SIX BLACK GIANTS" is the opening show at Gallery 1221, an establishment devoted to showing and selling "investment art" by accomplished black artists who have been "Traditionally excluded from commercial galleries."

The show includes 2 dozen works, most of them small, by six artists of high accomplishment who have had varying degrees of recognition. Color painter Alma Thomas, recently honored with a posthumous retrospective at the National Museum of American Art, is the star here, even though she is represented by only a few small paintings on paper. James L. Wells, the beloved, now retired, founder of the print department at Howard University, has made a poster commemorating the opening, and some of his recent linocuts are also on view. Lois Mailou Jones Pierre-Noel, another well-known Washington artist and educator, is showing several watercolors of Haiti and Nigeria.

New York artist-illustrator Ernest Crichlow, who like many of these artists, worked with the Works Progress Administration during the '30s, is introduced with a 1967 painting titled "White Fence," which symbolically depicts the black child as an outsider in a white world. The late Norman Lewis, who taught at the Art Students League in New York, is most effective in an abstract lithograph titled "Togetherness."

But the big surprise of this show is painter Charles Sebree, 67, who has quietly lived, worked and supported himself by his art in Washington since 1965 without ever showing in a commercial gallery here. He hasn't had to, he explains, because he has a stable of regular collectors, though he has been invited to show at Henri Gallery. In his small casein paintings on textured paper, Sebree reveals himself to be a gifted artist who somehow manages to cross Picasso with Paul Klee, but, in the end, produces intriguing little abstractions that are all his own.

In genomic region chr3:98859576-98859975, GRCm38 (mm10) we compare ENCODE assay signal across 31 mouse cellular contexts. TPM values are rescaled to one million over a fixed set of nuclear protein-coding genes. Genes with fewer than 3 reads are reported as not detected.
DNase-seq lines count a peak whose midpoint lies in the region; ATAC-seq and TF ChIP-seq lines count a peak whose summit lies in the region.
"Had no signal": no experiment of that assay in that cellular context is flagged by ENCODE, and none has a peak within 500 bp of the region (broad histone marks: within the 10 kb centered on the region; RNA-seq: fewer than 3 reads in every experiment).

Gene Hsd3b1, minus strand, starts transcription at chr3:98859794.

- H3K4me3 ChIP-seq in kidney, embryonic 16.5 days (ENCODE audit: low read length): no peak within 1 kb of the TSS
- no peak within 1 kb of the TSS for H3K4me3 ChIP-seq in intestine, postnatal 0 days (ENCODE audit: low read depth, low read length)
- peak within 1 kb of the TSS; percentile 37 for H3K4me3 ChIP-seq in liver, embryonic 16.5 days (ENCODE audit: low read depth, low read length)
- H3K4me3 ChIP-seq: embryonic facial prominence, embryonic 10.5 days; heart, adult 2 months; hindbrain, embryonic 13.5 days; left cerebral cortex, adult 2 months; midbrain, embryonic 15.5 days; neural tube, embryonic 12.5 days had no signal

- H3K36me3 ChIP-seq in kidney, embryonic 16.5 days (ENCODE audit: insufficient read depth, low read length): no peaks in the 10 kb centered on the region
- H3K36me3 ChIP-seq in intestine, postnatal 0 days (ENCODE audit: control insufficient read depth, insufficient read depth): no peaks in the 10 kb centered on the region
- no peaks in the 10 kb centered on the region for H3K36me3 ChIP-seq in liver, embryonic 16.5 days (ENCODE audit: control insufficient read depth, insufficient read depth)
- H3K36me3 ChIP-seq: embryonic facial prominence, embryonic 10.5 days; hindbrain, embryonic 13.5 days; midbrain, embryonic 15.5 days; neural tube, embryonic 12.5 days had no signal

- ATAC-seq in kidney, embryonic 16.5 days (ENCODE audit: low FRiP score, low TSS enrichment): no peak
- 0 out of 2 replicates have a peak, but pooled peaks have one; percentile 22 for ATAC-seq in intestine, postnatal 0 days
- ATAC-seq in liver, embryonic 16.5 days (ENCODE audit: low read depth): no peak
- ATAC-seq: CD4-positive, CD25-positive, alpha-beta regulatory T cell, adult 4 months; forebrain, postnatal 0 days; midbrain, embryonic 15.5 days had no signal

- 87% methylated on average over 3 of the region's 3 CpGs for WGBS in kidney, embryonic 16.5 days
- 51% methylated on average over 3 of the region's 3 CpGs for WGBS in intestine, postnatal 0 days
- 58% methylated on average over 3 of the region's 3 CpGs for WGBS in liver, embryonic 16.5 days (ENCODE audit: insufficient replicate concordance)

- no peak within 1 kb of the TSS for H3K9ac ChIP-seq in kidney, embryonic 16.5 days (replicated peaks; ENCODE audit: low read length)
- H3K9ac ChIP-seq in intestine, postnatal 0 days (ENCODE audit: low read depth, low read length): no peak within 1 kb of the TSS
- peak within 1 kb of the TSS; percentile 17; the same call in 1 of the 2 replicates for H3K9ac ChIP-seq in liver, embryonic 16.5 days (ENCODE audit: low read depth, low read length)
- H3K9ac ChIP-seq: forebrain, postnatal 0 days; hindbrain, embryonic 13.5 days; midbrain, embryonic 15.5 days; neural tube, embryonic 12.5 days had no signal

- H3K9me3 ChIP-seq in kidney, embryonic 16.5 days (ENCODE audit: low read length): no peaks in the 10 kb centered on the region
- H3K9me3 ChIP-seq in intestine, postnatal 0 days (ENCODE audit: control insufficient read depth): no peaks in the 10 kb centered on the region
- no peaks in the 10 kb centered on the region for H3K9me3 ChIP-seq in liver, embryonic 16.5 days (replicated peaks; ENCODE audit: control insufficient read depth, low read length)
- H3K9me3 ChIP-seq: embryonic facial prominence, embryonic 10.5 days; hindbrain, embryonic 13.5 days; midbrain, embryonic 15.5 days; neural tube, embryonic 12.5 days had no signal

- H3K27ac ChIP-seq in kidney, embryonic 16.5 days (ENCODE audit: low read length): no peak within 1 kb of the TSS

The gallery, owned by Washington attorney James R. Haynes, is not the first in this city to attempt to pull back the curtain that still obscures some black artists: Barnett-Aden had a similar, if broader goal, and so has Smith-Mason Gallery on Thomas Circle. Nyangoma's Gallery on 18th Street NW is a more recent entry, though its efforts extend beyond black art. What is unique -- and somewhat disturbing -- about Gallery 1221 is its emphasis on art as investment vehicle. In the catalog, for instance, one biography ends with the following: "The works of this artist represent an excellent investment opportunity for near-term appreciation on the order of roughly 15-25 percent per annum."

The show will continue through March 15, and is open Tuesdays and Thursdays from 12:30 to 6:30; Saturdays from noon until 5; Sundays from 1 until 5. Gallery 1221 is located at 1221 11th St. NW.


Anyone hunting a Valentine for a print lover should visit Printmakers Inc., the airy atelier at the Torpedo Factory in Alexandria, where nine artists make prints of consistently high quality that sell for astonishingly low prices. June Hoke, the featured artist this month, is showing joyfully colored etchings made from metal plates that have been cut into parts (hearts, sailboats, houses and half-moons), and then reassembled and printed in various combinations. The tiny "I do I do," for example, would make an endearing Valentine ($25), with its yellow moon and red heart romantically afloat over a cozy old house. "Dream Boat" is the most successful of several larger monotypes that incorporate etched segments. The show continues through February, and is open every day, 1 to 5.

Print Sale

On the subject of prints, Jane Haslem, 2121 P St. NW, is holding her annual print sale this week, through Saturday, and it includes nearly all of her vast inventory of 20th-century American graphics. There are thousands of prints, all reduced by 10 to 20 percent, by 60 of Haslem's regular artists, among them Corita Kent, Carol Summers, Mark Tobey, Antonio Frasconi, Misch Kohn, Mauricio Lasansky, Gabor Peterdi, Grant Wood and John Sloan. Hours are today and Saturday, 11 to 6; and Friday, 11 to 9 p.m.